The Prism review of Manitoba WCB files, coupled with the survey evidence, supports the conclusion that claim suppression is a material problem in the Manitoba workers’ compensation system. The Prism review of Ontario WSIB files shows a material risk of claim suppression, similar to the Manitoba findings. However, no follow-up survey was done in Ontario to determine the degree to which the estimated risk of claim suppression was likely reflected in actual claim suppression. Owing to the significantly longer time span of the files examined in the Ontario study and the unreliability of employee contact information, follow-up surveys were judged impractical.
Both reports illustrate the difficult nature of quantifying the prevalence of claim suppression because of the obstacles associated with uncovering instances of injuries or work absences that are intended to be hidden. Although the file analyses could not provide clear-cut evidence of claim suppression, the review of files did identify anomalies that were strongly suggestive of a risk of claim suppression.
In the case of the Manitoba study, risk estimates could be linked to survey data to support a plausible estimate of the magnitude of claim suppression. The surveys conducted in Manitoba confirm a serious problem. From the 200-person survey of injured workers in Manitoba, overt claim suppression, such as pressuring a worker not to submit a claim, was experienced by six per cent of respondents who had a lost-time injury but did not apply for lost earnings benefits. Furthermore, 7.7 per cent of injured workers who did not apply for medical expense benefits reported that they had experienced overt claim suppression. From the accepted NLTC survey and the disallowed LTC survey, it was found that the percentage of workers who experienced claim suppression increased substantially when wage continuation was included as a form of inducement.
In response to the findings of the two Prism reports, both the Ontario WSIB and the Manitoba WCB announced steps to improve the integrity of claim reporting practices. The WSIB has recognized that a lack of understanding among workers and employers of their obligations to report claims may contribute to misreporting and under-reporting and has stated it will continue to explore how to promote awareness of reporting rights and responsibilities. The WSIB recently introduced an e-learning series for workers and employers that emphasizes responsibilities concerning the reporting of work-related injury and illness. These new information resources are in addition to the WSIB’s existing authority to enforce employer obligations through prosecutions.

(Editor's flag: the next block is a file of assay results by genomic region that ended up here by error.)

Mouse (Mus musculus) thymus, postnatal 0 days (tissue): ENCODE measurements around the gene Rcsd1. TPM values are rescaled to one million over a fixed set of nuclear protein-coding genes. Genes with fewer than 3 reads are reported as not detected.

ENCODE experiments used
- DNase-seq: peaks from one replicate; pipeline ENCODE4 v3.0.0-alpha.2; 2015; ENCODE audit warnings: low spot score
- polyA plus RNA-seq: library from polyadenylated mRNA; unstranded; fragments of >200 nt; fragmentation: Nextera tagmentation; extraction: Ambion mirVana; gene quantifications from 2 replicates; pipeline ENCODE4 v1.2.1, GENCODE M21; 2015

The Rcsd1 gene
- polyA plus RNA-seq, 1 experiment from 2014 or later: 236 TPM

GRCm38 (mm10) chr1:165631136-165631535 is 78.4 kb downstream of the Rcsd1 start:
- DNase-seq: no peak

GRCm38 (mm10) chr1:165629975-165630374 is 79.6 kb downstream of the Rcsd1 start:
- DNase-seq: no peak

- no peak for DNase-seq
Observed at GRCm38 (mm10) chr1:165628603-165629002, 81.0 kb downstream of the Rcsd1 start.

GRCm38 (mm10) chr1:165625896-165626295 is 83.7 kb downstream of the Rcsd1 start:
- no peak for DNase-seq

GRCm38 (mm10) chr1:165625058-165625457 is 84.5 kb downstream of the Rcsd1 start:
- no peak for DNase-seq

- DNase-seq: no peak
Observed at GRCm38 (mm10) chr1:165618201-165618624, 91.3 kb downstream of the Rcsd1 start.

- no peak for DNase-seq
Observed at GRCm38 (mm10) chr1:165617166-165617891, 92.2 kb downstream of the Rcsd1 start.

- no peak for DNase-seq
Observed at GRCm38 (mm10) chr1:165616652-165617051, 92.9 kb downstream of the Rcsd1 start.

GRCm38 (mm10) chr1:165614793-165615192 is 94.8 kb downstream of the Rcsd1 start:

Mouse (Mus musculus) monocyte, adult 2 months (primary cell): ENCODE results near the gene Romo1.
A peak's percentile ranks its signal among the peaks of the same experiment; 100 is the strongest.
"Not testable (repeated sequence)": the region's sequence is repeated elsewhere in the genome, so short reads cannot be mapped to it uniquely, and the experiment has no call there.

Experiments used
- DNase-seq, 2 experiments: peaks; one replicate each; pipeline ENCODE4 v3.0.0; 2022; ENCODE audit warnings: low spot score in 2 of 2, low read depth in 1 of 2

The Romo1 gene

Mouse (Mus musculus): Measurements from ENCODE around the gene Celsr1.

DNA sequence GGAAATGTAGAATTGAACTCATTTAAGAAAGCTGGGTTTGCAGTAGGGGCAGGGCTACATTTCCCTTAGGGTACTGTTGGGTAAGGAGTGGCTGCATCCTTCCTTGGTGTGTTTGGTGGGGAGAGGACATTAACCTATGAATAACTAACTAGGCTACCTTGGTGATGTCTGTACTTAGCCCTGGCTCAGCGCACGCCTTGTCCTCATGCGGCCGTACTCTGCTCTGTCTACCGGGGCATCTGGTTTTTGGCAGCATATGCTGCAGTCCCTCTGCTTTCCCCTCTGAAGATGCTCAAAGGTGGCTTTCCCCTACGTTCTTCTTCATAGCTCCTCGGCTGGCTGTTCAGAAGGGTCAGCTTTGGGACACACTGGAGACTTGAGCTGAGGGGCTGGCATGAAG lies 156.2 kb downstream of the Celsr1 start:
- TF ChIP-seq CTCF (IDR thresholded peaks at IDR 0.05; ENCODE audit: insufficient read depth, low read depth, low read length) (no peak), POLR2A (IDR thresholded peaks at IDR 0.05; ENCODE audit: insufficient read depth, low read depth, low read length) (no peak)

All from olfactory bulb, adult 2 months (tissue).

The Manitoba WCB has also committed to a variety of actions in response to the evidence of claim suppression. It is undertaking a new compliance framework with a particular focus on overt claim suppression (Workers Compensation Board of Manitoba, 2014). This includes increasing staff and resources to investigate claim suppression, as well as assessing a potential increase in administrative penalties related to claim suppression.
A review of the rate model has also been undertaken in Manitoba to look into removing financial incentives that may provoke claim suppression. As well, the WCB will be implementing targeted outreach to vulnerable workers within Manitoba, as well as a public awareness campaign promoting the reporting of workplace injuries and illnesses by employers and workers.
This briefing was prepared by Alicia Costante, a practicum student at IWH, with assistance from KTE Director Ron Saunders and President Cam Mustard.
- Arthurs H. Funding fairness: A report on Ontario’s workplace safety and insurance system., 2012. Toronto, ON: Queen’s Printer,. Available from: http://www.wsib.on.ca/cs/groups/public/documents/staticfile/c2li/mdex/~e...
- Institute for Work & Health and IBM Business Consulting Services. Assessing the effects of experience rating in Ontario: Case studies in three economic sectors, 2005. Available from: http://www.iwh.on.ca/system/files/documents/neer_case_studies_2005.pdf
- Ipsos Reid. WSIB consumer satisfaction survey report 2008 (selected slides), 2008. Provided to Prism by WSIB.
- Prism Economics and Analysis. Claim suppression in the Manitoba workers compensation system: Research report, 2013. Prepared for Manitoba Workers Compensation Board. Available from: http://www.wsib.on.ca/cs/groups/public/documents/staticfile/c2li/mdex/~e...
- Prism Economics and Analysis. Workplace injury claim suppression: Final report, 2013. Prepared for Workplace Safety and Insurance Board. Available from: http://www.wsib.on.ca/files/Content/FundingReviewClaimSuppressionStudy/W...
- Workers Compensation Board of Manitoba. WCB releases comprehensive report on claim suppression in Manitoba, 2014. Available from: http://www.wcb.mb.ca/wcb-releases-comprehensive-report-on-claim-suppress...
- Workplace Safety and Insurance Board. Claim suppression study: Update, n.d. Available from: http://www.wsib.on.ca/WSIBPortal/faces/WSIBDetailPage?cGUID=WSIB015382&r...